Adams Papers

From Abigail Smith Adams to Anonymous, 1798



in porcupines paper of last Evening I read a Letter said to be written by mr Findley to his Friends in the western Country.

Is it to be wonderd at that the people are disunited in sentiment when such grose misrepresentation are made them respecting the veiws and designs of the Government, and its Representitives? it is rather a subject of Surprize that so little Effect is produced by them.

I hope that Letter will not be permitted to pass without a due comment & refutation for such a texture of lies and falshood are woven into it, as none <must than> but a knave could fabricate.

<It is a part of the [. . .]> it cannot have escaped your notice Sir, that a part of the French System is to render as much as possible the Chief Majestrate unpopular with the people by asscribing to him views and designs as foreign to his Heart and mind, as honesty and truth are to the Heart and mind of mr Findley for to effect this purpose their Emisaries here have seizd with avidity <[. . .]> as one object to accomplish their designs the appointment of mr Adams to Berlin, which tho no promotion of him by his Father either of Rank or Emolument, has given <them> to his Enemies <an opportunity> a plausible pretence to deceive by misrepresentation the appointment tho made with the purest intentions, has not met with the approbation of mr Adams himself, as you will see by a Letter which I inclose to you from him in perfect confidence, which I received last November. Mr Findley “asserts that before ever the president met Congress he appointed his own Son plenipotentiary to Prussia” the journals of Senate will prove this falshood, Congress met the 15 of May and the Nomination was the last of June, I think, but the Journals will shew the exact time. he also asserts that he has had an outfit every Year since his first appointment, one to Holland, one to Lisbon and one to Portugal. <and as if> not having Scrupled to assert this untruth in the true Stile of his Nation, he adds 18 thousand dollers more advanced for out fit and first years Sallery—in order to accumulate the Sum by his Statement. The inclosed Letter will shew the falshood of the assertion <as we> which I presume may be proved to demonstration from the Secretary of the Treasury & Secretary of States office—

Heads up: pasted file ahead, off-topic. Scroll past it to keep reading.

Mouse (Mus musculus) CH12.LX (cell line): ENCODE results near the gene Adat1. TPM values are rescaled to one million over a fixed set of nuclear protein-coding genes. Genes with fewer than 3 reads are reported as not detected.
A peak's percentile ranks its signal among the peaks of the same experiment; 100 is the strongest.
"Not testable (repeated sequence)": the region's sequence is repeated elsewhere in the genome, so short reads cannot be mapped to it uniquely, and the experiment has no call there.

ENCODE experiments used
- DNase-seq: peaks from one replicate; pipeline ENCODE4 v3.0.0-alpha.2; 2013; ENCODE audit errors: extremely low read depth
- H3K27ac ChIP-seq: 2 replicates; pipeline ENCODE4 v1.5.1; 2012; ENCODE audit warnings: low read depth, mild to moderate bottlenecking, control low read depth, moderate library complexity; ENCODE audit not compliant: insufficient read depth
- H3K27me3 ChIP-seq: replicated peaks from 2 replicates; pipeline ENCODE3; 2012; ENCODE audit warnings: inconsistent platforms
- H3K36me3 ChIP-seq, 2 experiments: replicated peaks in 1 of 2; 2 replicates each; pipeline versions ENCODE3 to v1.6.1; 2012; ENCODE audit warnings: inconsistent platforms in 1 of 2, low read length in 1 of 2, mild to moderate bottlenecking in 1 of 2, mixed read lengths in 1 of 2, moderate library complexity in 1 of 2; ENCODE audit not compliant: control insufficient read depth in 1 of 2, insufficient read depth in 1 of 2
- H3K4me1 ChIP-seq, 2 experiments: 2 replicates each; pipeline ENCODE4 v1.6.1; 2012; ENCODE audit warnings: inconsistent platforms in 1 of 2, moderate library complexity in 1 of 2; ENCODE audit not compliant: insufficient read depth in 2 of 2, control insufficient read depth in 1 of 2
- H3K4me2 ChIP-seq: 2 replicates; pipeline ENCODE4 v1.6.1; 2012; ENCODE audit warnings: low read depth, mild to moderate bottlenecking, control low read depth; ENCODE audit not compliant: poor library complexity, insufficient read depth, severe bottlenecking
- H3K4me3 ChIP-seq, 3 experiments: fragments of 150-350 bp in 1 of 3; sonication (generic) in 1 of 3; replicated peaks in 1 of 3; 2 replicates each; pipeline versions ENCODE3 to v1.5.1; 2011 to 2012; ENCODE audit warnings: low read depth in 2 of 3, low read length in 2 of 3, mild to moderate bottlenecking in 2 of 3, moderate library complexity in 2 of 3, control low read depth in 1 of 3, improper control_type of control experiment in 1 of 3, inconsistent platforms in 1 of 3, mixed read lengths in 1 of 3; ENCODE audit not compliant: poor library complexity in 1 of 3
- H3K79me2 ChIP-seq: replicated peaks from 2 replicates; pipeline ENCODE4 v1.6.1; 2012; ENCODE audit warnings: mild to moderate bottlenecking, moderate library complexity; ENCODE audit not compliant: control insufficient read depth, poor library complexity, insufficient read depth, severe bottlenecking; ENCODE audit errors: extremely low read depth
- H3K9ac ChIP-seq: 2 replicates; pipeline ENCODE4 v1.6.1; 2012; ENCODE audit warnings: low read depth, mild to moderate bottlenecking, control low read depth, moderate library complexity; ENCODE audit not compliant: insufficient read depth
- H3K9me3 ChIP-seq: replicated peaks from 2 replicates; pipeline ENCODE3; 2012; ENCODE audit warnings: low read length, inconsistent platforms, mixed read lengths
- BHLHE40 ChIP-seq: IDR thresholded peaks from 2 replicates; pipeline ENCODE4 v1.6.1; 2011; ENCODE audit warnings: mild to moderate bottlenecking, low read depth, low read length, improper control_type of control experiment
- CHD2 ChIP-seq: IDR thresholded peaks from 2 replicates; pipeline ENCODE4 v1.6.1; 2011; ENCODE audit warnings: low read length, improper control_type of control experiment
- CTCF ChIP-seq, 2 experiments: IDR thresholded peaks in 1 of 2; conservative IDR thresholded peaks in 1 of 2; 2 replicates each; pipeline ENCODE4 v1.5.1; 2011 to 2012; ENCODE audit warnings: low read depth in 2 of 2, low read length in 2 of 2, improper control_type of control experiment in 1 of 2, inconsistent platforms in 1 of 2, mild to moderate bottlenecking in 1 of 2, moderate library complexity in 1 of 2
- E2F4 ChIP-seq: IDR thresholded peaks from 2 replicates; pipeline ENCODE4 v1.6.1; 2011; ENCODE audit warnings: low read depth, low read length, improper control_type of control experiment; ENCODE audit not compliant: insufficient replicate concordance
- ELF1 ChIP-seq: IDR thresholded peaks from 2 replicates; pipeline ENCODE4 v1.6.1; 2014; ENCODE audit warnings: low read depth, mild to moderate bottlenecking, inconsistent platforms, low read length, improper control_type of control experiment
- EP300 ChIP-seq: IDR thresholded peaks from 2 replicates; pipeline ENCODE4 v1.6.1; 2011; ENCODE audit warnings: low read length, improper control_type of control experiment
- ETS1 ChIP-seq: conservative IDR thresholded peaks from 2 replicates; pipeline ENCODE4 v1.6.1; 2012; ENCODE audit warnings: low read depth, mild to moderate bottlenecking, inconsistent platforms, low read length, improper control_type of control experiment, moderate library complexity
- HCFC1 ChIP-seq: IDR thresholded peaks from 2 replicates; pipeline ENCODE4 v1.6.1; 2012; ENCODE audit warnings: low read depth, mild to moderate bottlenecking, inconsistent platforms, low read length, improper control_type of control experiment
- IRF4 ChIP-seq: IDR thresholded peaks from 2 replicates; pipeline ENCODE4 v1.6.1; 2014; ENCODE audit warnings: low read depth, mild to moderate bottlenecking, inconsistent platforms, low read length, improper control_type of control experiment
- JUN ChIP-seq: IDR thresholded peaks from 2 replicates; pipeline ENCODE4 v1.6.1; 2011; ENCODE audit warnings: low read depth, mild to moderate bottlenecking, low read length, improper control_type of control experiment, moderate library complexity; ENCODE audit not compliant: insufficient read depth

So cautious has mr Adams been in pecuniary matters, that he says in a Letter of 24 June 1797

“You will find from my correspondence with the Secretary of State that I did not conceive myself at Liberty to accept the customary present of a medal & chain which was offerd me at taking leave, and that tho urged to request the permission of Congress, I shall not do it.[]

The inclosed Letter you will be kind enough to return to me when you see me, and excuse the trouble I give you. the integrity and honour of an absent Son <are very> is precious to me, he has it not in his power to defend himself.

I am Sir with Sentiment / of Confidence and Esteem / Your Humble / Servant

A Abigail Adams

A Life wholy devoted to the Service of his Country, without one wish or Idea of accumulating property will leave <the> to the President of the united States and his family a bare competancy the remainder of his Life.

MHi: Adams Papers.

Index Entries